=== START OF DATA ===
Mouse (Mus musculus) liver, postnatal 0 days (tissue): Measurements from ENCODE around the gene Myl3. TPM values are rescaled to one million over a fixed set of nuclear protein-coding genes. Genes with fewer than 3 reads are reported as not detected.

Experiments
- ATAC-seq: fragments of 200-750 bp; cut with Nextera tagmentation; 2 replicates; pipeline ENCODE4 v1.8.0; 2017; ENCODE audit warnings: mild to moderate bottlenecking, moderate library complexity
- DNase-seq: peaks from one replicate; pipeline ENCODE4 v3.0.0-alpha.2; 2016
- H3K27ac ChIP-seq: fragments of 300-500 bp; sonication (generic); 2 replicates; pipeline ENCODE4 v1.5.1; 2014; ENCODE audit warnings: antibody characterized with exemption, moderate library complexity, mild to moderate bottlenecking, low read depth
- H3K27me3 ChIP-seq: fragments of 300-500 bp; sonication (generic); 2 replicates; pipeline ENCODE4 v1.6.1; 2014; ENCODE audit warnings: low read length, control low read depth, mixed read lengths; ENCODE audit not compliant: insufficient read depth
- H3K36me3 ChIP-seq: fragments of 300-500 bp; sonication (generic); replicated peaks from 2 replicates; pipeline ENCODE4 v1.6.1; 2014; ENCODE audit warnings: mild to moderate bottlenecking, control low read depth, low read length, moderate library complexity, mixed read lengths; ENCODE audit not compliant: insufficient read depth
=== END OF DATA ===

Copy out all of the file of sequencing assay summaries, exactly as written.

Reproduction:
Mouse (Mus musculus) liver, postnatal 0 days (tissue): Measurements from ENCODE around the gene Myl3. TPM values are rescaled to one million over a fixed set of nuclear protein-coding genes. Genes with fewer than 3 reads are reported as not detected.

Experiments
- ATAC-seq: fragments of 200-750 bp; cut with Nextera tagmentation; 2 replicates; pipeline ENCODE4 v1.8.0; 2017; ENCODE audit warnings: mild to moderate bottlenecking, moderate library complexity
- DNase-seq: peaks from one replicate; pipeline ENCODE4 v3.0.0-alpha.2; 2016
- H3K27ac ChIP-seq: fragments of 300-500 bp; sonication (generic); 2 replicates; pipeline ENCODE4 v1.5.1; 2014; ENCODE audit warnings: antibody characterized with exemption, moderate library complexity, mild to moderate bottlenecking, low read depth
- H3K27me3 ChIP-seq: fragments of 300-500 bp; sonication (generic); 2 replicates; pipeline ENCODE4 v1.6.1; 2014; ENCODE audit warnings: low read length, control low read depth, mixed read lengths; ENCODE audit not compliant: insufficient read depth
- H3K36me3 ChIP-seq: fragments of 300-500 bp; sonication (generic); replicated peaks from 2 replicates; pipeline ENCODE4 v1.6.1; 2014; ENCODE audit warnings: mild to moderate bottlenecking, control low read depth, low read length, moderate library complexity, mixed read lengths; ENCODE audit not compliant: insufficient read depth